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COMMENTARY: Ignorance, arrogance and abuse, the stories of Herman Cain, Penn State and Brett Ratner

Ignorance is one of the many flaws of humans. Arrogance, too. Combining the two with people in a position of power and influence can create abusive monsters.

Reflecting this week on the separate scandals enveloping Herman Cain, Penn State University and the Academy Awards, it painfully reminds me of how far we have not come.

About 20 years ago, as a supervisor on the night shift at a daily newspaper in the Northeast, I witnessed a member of the sports staff make a homophobic slur in the middle of the newsroom that was overhead by a number of people. As a leader of the night team, I was offended by what I heard and as a supervisor I dutifully reported the incident to the management team. Immediate action was taken and our corporate parent ordered sensitivity training for every employee of the newspaper. It is safe to say that I was not considered a hero for blowing the whistle on homophobia in the newsroom.

The person who made the comments was a graduate of Penn State, which this week is being rocked by a scandal that accuses a former football coach of sexually abusing boys. It is impossible to know if Penn State fosters a climate of silence on such matters, but the well-respected university has serious public-relations problem on its hands and its board of directors has already fired the PSU president and the Nittany Lions' longtime head coach.

During my two years living within driving distance of Happy Valley, I witnessed many other troubling incidents of homophobia, bigotry, sexism, abusive attitudes toward women, economic inequities and more. The LGBT community in Northeast Pennsylvania was largely invisible and hid in fear, and few supported the lone gay bar in the town where I worked.

One night at work, a young female copy editor confessed to me that her supervisor was making unwanted sexual advances toward her and was even following her home, parking his car outside her apartment and calling her late at night. She was scared of losing her job, but was brave enough to report the obscene behavior of her boss. Again, I reported it immediately to the management team. Only this time, no action was taken. The corporate office was apparently not notified, and the local management team went silent. To this day, I believe the management team was trying to save their own asses because having to report a second troubling incident to the corporate offices would have sent red flags that there was something terribly wrong in their newsroom.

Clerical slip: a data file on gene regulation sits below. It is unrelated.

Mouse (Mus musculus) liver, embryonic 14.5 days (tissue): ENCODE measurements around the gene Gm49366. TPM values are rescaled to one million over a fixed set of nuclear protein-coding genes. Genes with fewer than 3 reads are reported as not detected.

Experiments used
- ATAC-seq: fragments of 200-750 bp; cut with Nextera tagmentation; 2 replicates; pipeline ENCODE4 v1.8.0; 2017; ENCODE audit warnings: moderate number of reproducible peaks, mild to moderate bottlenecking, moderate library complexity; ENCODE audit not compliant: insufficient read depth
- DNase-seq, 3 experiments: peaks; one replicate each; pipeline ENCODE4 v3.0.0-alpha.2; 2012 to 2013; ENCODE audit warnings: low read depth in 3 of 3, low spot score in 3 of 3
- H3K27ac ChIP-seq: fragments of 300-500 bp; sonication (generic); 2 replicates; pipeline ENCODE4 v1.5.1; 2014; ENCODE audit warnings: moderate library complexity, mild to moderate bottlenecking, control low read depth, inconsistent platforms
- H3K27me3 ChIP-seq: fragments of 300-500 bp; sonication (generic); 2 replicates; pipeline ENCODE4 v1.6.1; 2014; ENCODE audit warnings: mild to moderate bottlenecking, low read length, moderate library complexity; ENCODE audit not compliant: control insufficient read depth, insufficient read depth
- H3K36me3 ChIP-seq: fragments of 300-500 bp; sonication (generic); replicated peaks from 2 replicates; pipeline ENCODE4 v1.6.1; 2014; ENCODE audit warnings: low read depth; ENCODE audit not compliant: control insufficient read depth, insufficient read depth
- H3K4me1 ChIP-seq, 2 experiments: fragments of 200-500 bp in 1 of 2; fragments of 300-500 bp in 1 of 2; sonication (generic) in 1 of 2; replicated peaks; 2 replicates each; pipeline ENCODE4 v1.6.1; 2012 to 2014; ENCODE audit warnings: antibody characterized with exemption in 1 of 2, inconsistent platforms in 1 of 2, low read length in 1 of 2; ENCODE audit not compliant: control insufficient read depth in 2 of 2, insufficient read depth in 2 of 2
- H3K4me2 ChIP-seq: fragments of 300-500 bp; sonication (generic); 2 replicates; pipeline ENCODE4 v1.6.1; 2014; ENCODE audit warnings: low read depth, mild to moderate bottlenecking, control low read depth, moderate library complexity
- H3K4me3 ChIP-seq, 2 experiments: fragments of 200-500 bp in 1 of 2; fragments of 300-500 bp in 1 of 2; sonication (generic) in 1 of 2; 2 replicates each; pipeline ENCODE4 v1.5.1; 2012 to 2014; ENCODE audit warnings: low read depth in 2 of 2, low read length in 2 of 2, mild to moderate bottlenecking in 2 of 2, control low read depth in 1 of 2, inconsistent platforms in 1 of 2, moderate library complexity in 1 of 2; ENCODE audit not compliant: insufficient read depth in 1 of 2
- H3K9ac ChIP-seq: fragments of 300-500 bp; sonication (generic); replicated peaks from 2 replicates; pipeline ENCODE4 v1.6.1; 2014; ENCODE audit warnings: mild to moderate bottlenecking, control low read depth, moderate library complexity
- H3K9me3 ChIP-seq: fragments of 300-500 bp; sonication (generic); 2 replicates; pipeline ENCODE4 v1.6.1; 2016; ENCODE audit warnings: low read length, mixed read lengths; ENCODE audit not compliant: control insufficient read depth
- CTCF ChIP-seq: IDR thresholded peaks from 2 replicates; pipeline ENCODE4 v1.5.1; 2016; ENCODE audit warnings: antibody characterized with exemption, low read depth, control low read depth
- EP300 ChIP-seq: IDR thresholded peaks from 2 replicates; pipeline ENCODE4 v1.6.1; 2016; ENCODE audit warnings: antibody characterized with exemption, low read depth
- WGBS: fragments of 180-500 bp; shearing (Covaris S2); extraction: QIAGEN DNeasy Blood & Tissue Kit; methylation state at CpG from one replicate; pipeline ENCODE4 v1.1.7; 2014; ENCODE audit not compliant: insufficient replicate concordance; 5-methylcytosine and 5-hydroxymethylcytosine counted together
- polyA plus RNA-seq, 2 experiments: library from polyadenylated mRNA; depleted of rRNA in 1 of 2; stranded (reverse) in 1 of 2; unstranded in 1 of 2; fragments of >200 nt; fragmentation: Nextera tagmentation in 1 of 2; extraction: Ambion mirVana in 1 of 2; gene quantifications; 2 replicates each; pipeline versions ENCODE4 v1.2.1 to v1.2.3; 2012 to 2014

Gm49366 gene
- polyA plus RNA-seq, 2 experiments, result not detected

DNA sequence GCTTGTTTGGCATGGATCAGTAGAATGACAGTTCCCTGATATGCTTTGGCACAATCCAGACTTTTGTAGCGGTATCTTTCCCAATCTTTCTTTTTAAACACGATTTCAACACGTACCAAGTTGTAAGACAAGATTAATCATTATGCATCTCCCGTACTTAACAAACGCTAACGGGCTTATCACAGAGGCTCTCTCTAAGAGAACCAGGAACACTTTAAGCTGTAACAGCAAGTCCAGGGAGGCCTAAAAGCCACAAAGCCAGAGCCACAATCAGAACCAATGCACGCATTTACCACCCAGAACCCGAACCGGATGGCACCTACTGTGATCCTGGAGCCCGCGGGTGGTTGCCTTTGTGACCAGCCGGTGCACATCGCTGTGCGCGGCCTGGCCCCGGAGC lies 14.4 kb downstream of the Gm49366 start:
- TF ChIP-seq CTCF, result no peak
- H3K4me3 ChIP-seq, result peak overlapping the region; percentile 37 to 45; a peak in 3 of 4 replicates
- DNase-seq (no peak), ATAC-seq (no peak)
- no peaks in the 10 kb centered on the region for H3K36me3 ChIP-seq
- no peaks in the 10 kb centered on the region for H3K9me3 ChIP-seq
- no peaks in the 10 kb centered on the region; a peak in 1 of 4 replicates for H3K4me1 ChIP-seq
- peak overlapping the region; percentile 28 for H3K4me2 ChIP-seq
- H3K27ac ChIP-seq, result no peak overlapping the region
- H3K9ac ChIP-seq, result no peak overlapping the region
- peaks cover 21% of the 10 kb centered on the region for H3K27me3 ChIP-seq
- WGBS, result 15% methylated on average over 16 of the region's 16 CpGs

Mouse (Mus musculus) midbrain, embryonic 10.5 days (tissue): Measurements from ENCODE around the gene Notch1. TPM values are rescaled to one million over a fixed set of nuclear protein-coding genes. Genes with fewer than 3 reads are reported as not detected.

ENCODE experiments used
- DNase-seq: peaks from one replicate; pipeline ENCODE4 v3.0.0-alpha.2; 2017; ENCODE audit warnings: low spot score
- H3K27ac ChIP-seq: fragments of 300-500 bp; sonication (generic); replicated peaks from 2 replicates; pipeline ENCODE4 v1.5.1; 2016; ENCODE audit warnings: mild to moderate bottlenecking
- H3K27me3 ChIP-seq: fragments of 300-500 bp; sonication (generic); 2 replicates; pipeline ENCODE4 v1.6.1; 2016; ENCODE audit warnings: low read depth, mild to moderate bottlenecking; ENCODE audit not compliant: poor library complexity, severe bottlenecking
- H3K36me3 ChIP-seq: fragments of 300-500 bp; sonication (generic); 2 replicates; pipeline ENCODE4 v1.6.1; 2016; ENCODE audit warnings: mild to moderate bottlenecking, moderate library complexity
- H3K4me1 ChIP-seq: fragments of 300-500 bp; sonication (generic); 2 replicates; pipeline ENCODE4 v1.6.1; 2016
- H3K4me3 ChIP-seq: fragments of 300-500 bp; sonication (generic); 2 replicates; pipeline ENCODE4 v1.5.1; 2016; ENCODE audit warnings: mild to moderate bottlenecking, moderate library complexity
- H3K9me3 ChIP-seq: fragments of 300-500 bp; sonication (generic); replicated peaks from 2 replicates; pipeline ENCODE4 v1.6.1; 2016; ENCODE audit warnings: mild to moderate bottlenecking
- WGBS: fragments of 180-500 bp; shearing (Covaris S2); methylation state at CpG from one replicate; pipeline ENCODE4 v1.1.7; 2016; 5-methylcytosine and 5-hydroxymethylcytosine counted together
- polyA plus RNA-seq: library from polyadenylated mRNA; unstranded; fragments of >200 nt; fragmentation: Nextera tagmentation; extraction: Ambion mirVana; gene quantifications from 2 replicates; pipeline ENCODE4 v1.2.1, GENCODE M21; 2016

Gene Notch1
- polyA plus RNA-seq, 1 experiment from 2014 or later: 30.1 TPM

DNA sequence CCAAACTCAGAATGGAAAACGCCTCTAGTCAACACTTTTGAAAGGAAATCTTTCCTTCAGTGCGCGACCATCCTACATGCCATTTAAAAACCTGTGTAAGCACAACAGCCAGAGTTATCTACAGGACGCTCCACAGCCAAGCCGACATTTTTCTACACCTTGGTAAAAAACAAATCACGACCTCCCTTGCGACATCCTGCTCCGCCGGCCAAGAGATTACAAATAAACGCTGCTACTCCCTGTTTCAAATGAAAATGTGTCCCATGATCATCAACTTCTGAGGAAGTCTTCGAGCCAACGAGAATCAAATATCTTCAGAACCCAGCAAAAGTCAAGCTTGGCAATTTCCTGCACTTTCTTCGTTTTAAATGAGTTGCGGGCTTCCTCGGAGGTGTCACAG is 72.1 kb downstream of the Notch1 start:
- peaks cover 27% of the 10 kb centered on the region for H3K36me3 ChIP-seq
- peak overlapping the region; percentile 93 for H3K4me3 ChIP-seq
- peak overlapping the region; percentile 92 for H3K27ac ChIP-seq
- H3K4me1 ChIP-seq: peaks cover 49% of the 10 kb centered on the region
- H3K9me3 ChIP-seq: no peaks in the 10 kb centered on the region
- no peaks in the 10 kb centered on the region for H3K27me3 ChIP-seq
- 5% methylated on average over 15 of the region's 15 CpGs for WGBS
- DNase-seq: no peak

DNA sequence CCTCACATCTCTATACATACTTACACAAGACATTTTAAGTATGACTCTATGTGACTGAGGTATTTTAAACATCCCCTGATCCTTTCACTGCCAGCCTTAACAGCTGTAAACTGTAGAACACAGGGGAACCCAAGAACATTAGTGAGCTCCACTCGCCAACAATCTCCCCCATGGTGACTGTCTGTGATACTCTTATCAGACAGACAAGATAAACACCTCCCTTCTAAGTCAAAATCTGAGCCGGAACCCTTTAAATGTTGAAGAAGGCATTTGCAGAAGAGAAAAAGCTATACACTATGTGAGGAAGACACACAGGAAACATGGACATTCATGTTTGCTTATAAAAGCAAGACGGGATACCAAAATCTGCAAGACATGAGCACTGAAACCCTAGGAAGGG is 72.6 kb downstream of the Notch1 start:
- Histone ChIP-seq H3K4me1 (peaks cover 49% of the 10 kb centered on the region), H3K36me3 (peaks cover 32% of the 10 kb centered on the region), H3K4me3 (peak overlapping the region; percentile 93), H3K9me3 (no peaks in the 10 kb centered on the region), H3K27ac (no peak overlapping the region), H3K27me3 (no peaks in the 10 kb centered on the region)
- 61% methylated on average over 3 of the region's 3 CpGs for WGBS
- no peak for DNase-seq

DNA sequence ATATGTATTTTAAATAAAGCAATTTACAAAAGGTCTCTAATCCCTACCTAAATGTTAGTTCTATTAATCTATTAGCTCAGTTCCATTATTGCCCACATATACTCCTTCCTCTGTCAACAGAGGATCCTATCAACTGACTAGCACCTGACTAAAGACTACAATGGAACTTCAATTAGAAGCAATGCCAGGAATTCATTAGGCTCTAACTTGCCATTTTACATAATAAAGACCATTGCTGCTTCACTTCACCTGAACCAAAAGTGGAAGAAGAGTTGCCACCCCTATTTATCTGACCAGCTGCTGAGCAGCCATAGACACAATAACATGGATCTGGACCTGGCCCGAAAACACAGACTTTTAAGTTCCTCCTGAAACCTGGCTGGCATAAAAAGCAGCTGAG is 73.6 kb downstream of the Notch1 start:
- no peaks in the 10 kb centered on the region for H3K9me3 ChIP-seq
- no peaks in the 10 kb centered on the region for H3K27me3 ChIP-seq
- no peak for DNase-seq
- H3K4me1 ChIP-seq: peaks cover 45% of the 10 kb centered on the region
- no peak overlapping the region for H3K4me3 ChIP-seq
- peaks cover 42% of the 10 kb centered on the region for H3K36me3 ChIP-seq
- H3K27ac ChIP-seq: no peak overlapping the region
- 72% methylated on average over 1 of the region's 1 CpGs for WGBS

A few days later, the man accused of inappropriate behavior with his young charge was promoted to a position that gave him greater authority than me over the night crew. I knew my career there was over, and I was allowed to transfer to Texas to another newspaper within the chain. The young lady also left the paper as soon as she found a new job.

That incident reminds me of the Herman Cain allegations, that a prominent business leader used his power and position in an attempt to seduce women. The night supervisor at the newspaper was never punished for his inappropriate behavior, and only now does Cain appear to be getting his due for his alleged misdeeds.

With arrogance and protestations, Cain is loudly proclaiming his innocence as accuser after accuser comes forth. It is clear that Cain has a problem with respecting women, and that his employer paid multiple settlements to keep the accusers quiet. The circumstantial evidence suggests that Cain is a serial predator, not unlike the ex-football coach at Penn State.

Then there is the brash and outspoken director Brett Ratner, whose anti-gay slur has caused an uproar in Hollywood. His comments caused me to flash back to the early 1990s at the newspaper in the Northeast. Ratner’s arrogance -- that he could speak his mind on any subject and get away with it – is also the reason he is paying the price. The uproar has cost him his gig as producer of the Oscars in 2012 and he has had to apologize for his boorish behavior.

Ratner, at least, is eager to learn from the experience and will be partnering with GLAAD to speak out on how slurs are harmful to the LGBT community.

These ugly incidents show that much work still needs to be done to erase the harm done by words and deeds. And for me, the sense of déjà vu is terribly disheartening. When are we ever going to learn to be better humans?